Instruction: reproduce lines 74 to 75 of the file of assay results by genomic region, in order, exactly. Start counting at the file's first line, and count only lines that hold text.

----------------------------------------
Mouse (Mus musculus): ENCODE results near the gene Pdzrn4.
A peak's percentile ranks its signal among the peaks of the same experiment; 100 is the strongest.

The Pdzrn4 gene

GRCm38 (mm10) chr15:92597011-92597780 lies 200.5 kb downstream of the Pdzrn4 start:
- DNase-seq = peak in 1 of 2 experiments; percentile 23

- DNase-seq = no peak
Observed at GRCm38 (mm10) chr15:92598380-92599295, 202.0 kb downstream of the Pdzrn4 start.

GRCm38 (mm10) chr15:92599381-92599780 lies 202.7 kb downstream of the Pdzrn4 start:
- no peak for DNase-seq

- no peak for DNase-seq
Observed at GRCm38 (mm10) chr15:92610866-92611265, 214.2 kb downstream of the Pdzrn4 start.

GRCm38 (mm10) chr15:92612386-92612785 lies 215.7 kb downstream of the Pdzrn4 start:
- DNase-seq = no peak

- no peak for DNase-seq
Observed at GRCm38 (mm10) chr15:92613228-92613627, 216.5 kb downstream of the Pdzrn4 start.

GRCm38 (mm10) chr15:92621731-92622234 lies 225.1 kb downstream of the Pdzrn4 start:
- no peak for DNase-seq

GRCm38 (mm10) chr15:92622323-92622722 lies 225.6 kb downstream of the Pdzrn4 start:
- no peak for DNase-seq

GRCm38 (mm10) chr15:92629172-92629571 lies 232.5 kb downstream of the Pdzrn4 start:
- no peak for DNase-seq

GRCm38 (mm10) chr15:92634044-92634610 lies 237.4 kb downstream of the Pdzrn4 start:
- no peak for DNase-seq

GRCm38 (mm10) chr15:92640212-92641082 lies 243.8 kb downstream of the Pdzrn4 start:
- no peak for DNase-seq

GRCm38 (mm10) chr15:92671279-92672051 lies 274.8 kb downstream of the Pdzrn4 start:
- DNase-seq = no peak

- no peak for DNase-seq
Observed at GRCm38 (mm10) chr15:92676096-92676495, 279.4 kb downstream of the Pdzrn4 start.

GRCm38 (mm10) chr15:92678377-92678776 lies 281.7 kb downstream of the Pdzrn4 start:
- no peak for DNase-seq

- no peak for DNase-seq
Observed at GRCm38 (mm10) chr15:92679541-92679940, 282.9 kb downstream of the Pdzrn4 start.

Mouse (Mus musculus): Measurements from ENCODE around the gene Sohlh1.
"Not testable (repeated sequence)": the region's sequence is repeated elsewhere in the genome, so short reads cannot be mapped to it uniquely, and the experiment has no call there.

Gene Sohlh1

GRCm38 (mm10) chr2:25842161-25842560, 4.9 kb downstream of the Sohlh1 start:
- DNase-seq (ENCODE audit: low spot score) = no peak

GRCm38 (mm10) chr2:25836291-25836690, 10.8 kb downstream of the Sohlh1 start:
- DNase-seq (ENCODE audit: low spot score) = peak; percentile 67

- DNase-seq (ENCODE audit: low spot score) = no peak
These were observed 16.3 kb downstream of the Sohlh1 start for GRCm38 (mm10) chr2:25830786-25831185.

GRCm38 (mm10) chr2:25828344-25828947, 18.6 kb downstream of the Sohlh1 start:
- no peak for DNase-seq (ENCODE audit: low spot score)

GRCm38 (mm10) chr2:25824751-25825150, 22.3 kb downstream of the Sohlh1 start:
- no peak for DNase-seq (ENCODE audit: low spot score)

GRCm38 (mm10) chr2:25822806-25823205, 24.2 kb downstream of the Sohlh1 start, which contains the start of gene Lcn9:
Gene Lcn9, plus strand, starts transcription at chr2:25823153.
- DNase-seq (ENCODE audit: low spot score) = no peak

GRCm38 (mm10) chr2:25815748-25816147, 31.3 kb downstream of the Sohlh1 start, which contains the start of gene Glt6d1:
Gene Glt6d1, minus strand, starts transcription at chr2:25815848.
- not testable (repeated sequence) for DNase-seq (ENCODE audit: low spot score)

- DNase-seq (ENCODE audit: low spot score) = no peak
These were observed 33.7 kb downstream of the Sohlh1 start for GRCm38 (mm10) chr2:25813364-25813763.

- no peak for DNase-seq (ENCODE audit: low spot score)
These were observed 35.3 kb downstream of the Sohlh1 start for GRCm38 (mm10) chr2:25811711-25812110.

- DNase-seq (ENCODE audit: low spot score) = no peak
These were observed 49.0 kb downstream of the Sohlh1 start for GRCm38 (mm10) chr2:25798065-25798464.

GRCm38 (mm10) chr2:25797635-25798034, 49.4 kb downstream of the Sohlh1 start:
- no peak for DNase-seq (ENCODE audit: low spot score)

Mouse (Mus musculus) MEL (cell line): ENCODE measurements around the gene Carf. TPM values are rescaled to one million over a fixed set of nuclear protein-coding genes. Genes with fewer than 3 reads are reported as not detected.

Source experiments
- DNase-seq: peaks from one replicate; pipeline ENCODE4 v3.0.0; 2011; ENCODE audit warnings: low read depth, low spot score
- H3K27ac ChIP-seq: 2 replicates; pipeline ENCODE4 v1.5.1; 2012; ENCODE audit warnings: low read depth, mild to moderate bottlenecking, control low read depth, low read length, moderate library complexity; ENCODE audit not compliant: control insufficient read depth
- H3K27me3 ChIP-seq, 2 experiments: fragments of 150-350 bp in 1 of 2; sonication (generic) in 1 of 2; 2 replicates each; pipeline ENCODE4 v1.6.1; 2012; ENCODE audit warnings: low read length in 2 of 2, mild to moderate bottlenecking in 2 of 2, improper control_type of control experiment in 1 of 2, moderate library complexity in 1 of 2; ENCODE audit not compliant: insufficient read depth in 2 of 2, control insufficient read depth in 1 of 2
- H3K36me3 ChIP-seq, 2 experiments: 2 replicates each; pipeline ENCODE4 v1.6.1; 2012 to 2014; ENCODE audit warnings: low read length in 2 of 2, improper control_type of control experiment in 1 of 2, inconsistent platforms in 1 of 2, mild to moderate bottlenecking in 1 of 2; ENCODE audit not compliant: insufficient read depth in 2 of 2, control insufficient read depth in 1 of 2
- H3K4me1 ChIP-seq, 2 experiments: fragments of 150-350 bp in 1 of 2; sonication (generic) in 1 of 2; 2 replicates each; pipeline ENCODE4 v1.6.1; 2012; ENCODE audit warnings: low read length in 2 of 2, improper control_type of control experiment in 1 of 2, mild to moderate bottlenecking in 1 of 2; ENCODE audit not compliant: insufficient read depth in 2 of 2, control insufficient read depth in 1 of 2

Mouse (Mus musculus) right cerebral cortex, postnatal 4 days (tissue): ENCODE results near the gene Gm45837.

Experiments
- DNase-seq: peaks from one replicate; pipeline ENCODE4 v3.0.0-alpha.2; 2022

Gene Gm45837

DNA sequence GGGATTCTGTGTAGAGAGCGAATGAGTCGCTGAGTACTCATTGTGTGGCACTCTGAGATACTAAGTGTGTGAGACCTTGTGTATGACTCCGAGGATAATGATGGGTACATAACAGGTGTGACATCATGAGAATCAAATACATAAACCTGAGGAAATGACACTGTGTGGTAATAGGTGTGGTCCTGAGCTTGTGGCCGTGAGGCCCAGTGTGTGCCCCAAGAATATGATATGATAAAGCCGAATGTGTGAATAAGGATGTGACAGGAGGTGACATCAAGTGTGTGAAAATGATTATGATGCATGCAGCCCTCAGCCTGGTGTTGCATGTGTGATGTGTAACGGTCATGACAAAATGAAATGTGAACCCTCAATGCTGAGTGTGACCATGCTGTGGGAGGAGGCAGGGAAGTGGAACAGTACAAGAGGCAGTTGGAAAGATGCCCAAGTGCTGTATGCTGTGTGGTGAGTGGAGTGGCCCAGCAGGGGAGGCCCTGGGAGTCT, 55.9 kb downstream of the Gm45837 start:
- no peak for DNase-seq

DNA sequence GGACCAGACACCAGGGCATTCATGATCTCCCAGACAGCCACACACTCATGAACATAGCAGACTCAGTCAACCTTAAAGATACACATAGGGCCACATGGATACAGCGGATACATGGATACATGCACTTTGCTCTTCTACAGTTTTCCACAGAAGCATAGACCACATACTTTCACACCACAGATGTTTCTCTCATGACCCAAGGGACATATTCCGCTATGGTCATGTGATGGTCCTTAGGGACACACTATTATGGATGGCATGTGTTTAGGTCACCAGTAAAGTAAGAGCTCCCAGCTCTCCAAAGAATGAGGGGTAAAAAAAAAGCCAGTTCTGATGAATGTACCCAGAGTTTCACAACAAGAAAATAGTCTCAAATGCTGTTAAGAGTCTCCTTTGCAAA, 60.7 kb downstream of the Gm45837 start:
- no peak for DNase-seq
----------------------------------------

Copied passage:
DNA sequence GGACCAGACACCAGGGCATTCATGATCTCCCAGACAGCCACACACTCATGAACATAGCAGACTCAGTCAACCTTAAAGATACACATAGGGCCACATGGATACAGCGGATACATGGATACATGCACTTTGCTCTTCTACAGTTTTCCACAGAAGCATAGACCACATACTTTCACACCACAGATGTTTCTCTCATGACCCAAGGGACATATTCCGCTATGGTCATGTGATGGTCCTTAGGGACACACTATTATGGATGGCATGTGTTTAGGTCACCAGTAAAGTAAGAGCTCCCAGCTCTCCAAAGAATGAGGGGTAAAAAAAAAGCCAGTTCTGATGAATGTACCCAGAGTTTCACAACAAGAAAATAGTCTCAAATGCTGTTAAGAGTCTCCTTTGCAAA, 60.7 kb downstream of the Gm45837 start:
- no peak for DNase-seq